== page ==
COVID-19 vaccine rollout began in Liberia on April 1. As vaccine awareness and rollout has increased in the country, a different kind of frontline worker has come into focus: female market sellers and ‘pen-pen’ drivers, who operate low-cost motorbike taxis. Both groups are critical to Liberian society, and have proven to be a collective force in the economy and politics. Now that strength is being harnessed to boost vaccine turnout. 

Kumba Nyuma, a 46-year-old market seller at ELWA Market in Paynesville, took the AstraZeneca vaccine in July. The mother of three was one of the first in her market to get vaccinated.

Kumba Nyuma
Kumba Nyuma

“I took the vaccine because I know that it is good for my health. I want to be an example to other market women and show them that it is safe and can be trusted,” she says.

“With the Johnson & Johnson in country, we are expecting a higher uptake than what we’ve seen so far. This is a wakeup call to strengthen our messaging and enhance accessibility of health workers and the sites, so that the market women and pen-pen drivers can get there and take their vaccines on time.”

Kumba regards her decision as an investment beyond herself, and credits the experience with boosting her confidence and attitude towards her work. Numerous interactions with customers places market women at a higher risk of contracting the disease. Kumba believes that getting vaccinated has improved her ability to serve the public. 

“I feel stronger and I worry less about my health and the safety of my customers. We (market women) are very important in Liberia. We feed households, provide basic goods and services, and are breadwinners for our families. Taking the vaccine puts me in a better position to do my work. To everyone, I say, move past fear and take the vaccine. It won’t harm you,” she adds.

With renewed hope, Kumba attributes her 15-year career to staying healthy and dedicated, even in the face of past challenges like the 2014 Ebola outbreak.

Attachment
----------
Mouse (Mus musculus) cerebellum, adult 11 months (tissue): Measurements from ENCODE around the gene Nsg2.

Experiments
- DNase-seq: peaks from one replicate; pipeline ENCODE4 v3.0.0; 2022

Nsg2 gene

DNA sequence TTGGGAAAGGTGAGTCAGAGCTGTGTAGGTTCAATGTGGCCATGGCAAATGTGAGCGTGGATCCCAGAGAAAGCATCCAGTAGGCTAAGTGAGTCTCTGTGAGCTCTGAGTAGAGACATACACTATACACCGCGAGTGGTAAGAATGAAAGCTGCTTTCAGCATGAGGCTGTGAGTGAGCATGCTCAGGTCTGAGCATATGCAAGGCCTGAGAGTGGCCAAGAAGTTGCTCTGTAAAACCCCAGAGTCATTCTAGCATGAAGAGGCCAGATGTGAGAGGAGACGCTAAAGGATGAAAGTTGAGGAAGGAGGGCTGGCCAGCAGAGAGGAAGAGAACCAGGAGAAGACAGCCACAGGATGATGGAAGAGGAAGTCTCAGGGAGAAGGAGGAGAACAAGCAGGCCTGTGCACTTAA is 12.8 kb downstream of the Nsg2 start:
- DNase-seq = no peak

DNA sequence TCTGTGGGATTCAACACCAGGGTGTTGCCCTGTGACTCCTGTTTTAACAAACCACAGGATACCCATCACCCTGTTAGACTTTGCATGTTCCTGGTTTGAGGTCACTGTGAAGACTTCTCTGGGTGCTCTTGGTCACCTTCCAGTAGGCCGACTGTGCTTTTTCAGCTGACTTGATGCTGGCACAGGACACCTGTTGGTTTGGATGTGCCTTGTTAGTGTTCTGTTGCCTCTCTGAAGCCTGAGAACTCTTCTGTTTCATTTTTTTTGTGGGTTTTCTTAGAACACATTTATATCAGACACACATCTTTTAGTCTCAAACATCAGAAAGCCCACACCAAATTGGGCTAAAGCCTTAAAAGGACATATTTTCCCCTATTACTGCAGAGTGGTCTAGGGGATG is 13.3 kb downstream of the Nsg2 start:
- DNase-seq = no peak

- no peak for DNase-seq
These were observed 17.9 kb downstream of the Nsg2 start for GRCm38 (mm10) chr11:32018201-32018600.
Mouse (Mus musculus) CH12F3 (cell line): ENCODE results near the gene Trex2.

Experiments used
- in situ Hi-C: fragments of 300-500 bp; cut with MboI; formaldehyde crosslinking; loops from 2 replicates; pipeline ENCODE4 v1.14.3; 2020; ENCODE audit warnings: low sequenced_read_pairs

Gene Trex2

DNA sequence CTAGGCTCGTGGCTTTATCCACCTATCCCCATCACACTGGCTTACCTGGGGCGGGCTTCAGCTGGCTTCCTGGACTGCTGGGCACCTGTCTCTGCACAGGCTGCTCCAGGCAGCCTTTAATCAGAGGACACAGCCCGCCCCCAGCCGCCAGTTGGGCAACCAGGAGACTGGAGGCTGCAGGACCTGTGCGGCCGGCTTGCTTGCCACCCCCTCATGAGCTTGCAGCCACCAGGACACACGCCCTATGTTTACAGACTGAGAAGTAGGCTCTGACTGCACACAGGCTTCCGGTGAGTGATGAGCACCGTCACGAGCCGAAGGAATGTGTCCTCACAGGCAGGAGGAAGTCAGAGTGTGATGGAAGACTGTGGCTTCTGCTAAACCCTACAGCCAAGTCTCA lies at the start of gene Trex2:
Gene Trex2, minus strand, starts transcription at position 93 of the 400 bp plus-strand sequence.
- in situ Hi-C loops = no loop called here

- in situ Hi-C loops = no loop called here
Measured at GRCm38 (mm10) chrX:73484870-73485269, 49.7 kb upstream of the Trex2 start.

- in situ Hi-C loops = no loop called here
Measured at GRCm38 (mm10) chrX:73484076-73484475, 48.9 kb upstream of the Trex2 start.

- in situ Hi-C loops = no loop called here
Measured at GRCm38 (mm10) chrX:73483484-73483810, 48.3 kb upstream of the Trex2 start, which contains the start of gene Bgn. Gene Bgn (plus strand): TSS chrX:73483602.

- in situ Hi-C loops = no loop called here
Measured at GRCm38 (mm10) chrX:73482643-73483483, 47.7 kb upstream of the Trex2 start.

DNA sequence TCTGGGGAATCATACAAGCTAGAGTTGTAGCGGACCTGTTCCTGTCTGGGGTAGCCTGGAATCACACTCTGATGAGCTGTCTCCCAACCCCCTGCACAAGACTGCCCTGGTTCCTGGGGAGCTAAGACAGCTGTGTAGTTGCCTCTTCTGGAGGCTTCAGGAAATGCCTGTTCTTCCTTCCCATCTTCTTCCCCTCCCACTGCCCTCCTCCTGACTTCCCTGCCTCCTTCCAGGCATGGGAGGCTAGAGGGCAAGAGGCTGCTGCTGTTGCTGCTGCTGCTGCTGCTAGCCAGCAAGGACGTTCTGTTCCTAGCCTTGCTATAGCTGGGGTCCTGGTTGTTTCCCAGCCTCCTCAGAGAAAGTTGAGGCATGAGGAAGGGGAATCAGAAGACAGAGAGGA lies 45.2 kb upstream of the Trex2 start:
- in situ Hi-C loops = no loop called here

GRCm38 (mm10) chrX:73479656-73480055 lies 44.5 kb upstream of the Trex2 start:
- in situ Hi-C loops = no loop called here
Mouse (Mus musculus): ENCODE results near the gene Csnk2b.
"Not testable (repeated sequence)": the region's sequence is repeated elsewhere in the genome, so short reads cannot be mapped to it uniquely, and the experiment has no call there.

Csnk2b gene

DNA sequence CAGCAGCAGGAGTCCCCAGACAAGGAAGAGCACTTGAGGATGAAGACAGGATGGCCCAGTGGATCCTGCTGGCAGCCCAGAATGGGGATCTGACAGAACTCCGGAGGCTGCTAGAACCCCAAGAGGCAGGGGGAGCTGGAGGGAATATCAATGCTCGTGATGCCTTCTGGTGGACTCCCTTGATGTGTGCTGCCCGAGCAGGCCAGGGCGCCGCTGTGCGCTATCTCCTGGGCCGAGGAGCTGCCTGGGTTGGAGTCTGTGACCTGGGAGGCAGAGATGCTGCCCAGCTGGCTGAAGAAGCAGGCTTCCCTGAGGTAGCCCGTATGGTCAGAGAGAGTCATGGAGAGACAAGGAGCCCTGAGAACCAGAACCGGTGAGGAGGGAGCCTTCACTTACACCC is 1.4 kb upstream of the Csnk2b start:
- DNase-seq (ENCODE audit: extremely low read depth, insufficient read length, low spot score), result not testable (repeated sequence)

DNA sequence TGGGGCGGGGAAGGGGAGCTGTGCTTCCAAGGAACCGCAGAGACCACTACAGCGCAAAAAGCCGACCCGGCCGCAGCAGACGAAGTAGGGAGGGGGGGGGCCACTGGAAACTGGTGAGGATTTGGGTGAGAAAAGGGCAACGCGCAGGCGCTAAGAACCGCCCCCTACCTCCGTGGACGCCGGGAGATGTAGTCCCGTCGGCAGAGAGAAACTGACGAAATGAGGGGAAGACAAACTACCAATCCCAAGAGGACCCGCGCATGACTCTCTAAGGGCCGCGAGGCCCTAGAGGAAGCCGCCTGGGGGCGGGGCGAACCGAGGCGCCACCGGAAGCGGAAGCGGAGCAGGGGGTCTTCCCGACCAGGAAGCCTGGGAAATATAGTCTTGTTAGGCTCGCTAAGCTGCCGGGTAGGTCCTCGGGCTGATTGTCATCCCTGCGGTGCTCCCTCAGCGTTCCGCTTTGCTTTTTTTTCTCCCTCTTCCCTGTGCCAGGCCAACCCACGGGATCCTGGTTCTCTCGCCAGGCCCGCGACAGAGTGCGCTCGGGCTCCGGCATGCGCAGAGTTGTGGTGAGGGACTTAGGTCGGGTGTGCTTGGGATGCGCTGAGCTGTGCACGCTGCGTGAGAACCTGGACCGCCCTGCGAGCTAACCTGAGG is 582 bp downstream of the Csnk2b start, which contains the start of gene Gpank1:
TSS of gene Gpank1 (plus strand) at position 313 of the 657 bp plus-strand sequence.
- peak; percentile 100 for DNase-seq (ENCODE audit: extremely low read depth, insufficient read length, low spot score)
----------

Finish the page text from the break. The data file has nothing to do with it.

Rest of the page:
Both the Ministry of Health and the National Public Health Institute of Liberia have embarked upon outreach efforts to combat misinformation and increase awareness.

“We have had door to door engagements in various communities, with the help of community and youth leaders,” explains Felicia Gbesioh, Communications Director at the Ministry of Health.

“We initially encountered challenges with the street peddlers, market women and motorcyclists. Misinformation has impacted the numbers we need from those groups. However, with the support of our partners through our RCCE-CON (Risk Communication and Community Engagement) pillar, and our work with the Ministry of Information, NPHIL, and partners, we are on the right path. We continue to stress that the benefits of the vaccine outweigh the risks,” 

This awareness appears to be improving uptake from the pen-pen drivers. Franklin P. Weah, a pen-pen driver and resident of Somalia Drive, recently took the Johnson & Johnson vaccine.

“I decided to take the vaccine because I know that it is helpful to society”, he says.

Franklin P. Weah
Franklin P. Weah

Franklin takes passengers across Monrovia and credits one of them for motivating him to get vaccinated. 

“In my job, passengers’ safety comes first. In fact, it was one of them that encouraged me to get vaccinated”, he explains. 

Aware of his colleagues’ reluctance to the vaccines, he adds “I regularly encourage pen-pen drivers to take the vaccine. Even when some respond negatively, I do not stop. All Liberians should get vaccinated like I did so that we can kick the virus out and move our country forward.”

In the face of challenges, Diana Sarteh, Deputy Chief Nursing Officer at the Ministry of Health, is looking on the bright side. 

“When it comes to vaccine administration, the government is doing well. We’ve seen improvements in vaccine administration and willingness on the part of people to take the vaccine,” she notes.

To build upon this momentum, she stresses the need for an inclusive approach involving all citizens.  

“We should all be ambassadors for vaccine awareness. Whether we’re talking in taxis, our homes, at church, at entertainment centres, we should be able to explain to each other the importance of this vaccine and its benefits,” she adds.

Jane MaCauley, Director General of the National Public Health Institute of Liberia, is hopeful that there will be increased uptake among the targeted groups and the general population, particularly now more vaccines are reaching the country.

“With the Johnson & Johnson (one-dose) vaccine, we are expecting a higher uptake than what we’ve seen so far. This is a wakeup call to strengthen our messaging and enhance accessibility of health workers and the sites, so that the market women and pen-pen drivers can get there and take their vaccines on time.” 

Ms. MaCauley is confident that the combined efforts of the Ministry of Health, NPHIL and partners, backed by engagements with community leaders, heads of the market women and pen-pen associations, will boost trust in the process.

“With market people, if you say you’re going to do something, you have to do it. That way, they can trust you. To succeed with these groups, we must ensure that they have no doubts. They are a priority group; they’re in direct human-to-human contact, touching surfaces, handling food, and lifting loads. They are an at-risk population we’d like to see get vaccinated.”

TOPICS: Country storiesCOVID-19COVAX

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